Craig Brown on the Enduring Appeal of The Beatles
The Beatles are so much a part of the national fabric that we are in danger of taking their astounding achievements for granted. Just how did John, Paul, George and Ringo manage to elevate pop music into an enduring art form and why do we remember them with such reverence and love in the twenty-first century? In this exclusive essay, Craig Brown, author of One Two Three Four: The Beatles in Time, offers his compelling explanation.
In the first week of April, 1964, The Beatles occupied all top five positions in the US charts. Yet the question they were most frequently asked by journalists was: "What will you do when the bubble bursts?"
The Beatles soon grew tired of the question, and replied, characteristically, with a succession of jokey answers. "Get jobs" was John's reply at a press conference in Los Angeles on 23 August 1964. "Count the money" was his reply three days later, in Cincinnati.
Nevertheless, they heard the question so frequently that they couldn't help but ponder the future. Ringo, the most pragmatic and, having just turned 24, the oldest, planned to set up a chain of hairdressing salons in the North East.
Even when they were well-established as the most popular and influential group in the world, the older generation continued to regard them as a passing fad. In 1967, when Hunter Davies first approached his publisher with the idea of writing their authorised biography, he was told "Oh, the bubble's going to burst. We know everything we could possibly want to know about the Beatles, and they'll disappear soon."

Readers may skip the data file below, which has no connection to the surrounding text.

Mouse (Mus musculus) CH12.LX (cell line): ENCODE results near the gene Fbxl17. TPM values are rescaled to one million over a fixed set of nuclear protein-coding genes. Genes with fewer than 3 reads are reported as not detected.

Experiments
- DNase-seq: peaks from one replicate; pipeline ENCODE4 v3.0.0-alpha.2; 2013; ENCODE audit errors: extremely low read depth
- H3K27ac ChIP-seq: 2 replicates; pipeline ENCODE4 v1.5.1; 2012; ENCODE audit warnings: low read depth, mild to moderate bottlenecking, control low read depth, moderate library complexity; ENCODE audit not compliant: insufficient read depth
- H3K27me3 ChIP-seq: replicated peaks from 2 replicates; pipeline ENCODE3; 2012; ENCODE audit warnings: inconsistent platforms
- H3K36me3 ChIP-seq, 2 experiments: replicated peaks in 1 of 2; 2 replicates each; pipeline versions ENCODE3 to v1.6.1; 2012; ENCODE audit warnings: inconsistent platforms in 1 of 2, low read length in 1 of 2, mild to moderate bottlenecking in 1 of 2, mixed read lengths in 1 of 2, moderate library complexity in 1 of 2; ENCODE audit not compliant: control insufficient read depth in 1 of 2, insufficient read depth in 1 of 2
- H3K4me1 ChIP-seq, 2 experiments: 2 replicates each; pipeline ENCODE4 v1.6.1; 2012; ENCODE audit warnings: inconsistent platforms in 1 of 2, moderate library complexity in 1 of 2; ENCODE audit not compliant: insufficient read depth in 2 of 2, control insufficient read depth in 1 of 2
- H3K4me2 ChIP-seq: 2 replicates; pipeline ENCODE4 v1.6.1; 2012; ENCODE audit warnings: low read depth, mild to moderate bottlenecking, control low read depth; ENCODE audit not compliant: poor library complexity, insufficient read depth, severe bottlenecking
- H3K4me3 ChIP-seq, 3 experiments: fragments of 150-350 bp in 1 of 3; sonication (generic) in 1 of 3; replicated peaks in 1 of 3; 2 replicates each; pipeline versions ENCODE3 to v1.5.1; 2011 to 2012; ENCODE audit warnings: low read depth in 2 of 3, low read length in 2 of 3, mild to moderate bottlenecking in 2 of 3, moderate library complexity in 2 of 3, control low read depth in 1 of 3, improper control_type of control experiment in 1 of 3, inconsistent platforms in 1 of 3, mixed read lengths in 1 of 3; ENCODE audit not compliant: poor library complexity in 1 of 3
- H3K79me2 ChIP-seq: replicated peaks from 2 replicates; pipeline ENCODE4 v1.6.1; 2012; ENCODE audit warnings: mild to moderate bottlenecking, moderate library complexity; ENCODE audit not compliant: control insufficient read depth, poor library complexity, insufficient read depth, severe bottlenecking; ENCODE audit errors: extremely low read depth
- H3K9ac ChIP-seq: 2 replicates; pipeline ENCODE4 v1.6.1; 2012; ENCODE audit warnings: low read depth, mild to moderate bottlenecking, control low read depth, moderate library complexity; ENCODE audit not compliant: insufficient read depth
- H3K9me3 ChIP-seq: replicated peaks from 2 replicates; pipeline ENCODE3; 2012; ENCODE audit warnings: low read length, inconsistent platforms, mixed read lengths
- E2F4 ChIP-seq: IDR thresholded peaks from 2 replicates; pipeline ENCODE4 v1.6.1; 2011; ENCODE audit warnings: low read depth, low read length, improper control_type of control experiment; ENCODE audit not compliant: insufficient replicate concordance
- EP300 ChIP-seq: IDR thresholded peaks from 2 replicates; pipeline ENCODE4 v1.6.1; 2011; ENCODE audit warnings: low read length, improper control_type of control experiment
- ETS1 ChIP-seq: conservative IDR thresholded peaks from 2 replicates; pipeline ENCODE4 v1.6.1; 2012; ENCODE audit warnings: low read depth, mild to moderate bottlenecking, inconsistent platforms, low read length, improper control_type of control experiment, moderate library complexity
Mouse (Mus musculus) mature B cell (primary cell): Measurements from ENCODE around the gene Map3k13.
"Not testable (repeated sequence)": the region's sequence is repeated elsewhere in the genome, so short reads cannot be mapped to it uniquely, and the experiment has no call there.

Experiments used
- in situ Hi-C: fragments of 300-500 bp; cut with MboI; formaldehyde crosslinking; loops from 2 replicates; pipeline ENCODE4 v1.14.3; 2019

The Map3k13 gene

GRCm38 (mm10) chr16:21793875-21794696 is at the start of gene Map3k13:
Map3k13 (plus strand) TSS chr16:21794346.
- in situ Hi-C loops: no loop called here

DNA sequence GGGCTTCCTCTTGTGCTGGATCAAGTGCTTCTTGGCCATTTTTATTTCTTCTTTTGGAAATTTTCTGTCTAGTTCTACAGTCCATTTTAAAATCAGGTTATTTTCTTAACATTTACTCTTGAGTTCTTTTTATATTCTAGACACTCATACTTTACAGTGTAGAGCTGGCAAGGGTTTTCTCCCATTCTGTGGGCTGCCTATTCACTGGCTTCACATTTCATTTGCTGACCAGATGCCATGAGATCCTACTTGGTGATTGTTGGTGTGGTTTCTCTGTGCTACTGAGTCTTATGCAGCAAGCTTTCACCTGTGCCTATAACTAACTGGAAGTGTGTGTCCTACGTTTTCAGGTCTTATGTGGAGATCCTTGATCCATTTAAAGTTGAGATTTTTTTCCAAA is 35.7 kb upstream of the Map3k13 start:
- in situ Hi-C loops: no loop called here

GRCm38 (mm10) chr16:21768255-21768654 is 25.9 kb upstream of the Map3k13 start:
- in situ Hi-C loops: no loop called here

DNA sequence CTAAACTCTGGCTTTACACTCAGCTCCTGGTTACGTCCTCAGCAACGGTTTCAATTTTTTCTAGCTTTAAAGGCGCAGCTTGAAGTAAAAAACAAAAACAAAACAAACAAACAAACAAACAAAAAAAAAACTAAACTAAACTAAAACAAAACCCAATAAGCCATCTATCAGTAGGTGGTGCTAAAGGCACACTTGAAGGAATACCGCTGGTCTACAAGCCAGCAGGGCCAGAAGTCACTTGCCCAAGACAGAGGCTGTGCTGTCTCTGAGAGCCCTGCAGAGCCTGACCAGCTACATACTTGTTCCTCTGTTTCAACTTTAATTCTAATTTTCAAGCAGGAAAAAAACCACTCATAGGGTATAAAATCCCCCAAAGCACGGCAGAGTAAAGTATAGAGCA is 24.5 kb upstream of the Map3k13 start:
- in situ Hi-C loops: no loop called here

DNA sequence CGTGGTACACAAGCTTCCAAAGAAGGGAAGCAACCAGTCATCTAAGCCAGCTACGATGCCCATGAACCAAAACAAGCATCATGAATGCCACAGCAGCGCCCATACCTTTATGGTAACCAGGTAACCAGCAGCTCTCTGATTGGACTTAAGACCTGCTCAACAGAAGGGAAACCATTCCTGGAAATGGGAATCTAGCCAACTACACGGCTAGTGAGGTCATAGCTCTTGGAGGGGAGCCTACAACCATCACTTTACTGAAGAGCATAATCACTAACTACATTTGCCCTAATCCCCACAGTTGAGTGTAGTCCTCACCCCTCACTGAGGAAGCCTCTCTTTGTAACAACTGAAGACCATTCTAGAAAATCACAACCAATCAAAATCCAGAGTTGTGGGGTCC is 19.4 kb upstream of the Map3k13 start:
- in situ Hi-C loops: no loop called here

How wrong they all were! It is now exactly half a century since the Beatles disbanded, yet they are as much part of the fabric of our culture as Big Ben, Shakespeare, or the Royal Family. In many parts of the world, they are all that is known of Great Britain. A few years ago, we had a 15 year old school exchange student from St Petersburg to stay. She told us that most Russians know only two things about Britain: The Beatles, and the fact that we put milk in our tea. In fact, the impact of The Beatles on Russia is hard to over-estimate: When Paul McCartney visited Moscow in 2003, President Putin told him that hearing the Beatles as a boy growing up in the Soviet Union was "like a gulp of freedom". On that same visit, President Gorbachev told him, "I believe the music of the Beatles taught the young people of the Soviet Union that there is another life."
There are over a thousand Beatles tribute acts in the world today. Many of them - the Tefeatles from Guatemala, Rubber Soul from Brazil, the Nowhere Boys from Colombia, Abbey Road from Spain - have now been together longer than the Beatles were themselves. Britain's Bootleg Beatles and Australia's Beatnix have both been going for forty years.
Why did the Beatles' bubble so singularly fail to burst? I think it had something to do with the combination of their four distinct talents and personalities. As I suggest in One Two Three Four: The Beatles in Time, each of them personified a different element: John fire, Paul water, George air, Ringo earth. Together, they produced music of endless variety. Other groups were raucous or reflective, progressive or traditional, solemn or catchy, folksy or sexy or aggressive. This is why, fifty years on, The Beatles continue to appeal to people young enough to be their grandchildren, or even great-grandchildren: when you hear a Beatles album, you feel that all human life is there. John Updike once described them as "like the sun coming up on Easter morning"
Back in 1967, the politician and philosopher Bryan Magee asked readers of the highbrow Listener magazine, "Does anyone seriously believe that Beatles music will be an unthinkingly accepted part of daily life all over the world in the 2000s?" He was clearly expecting the answer "no", but now his question seems hopelessly outdated, rather as if someone in the 19th century had asked the same question of electricity.
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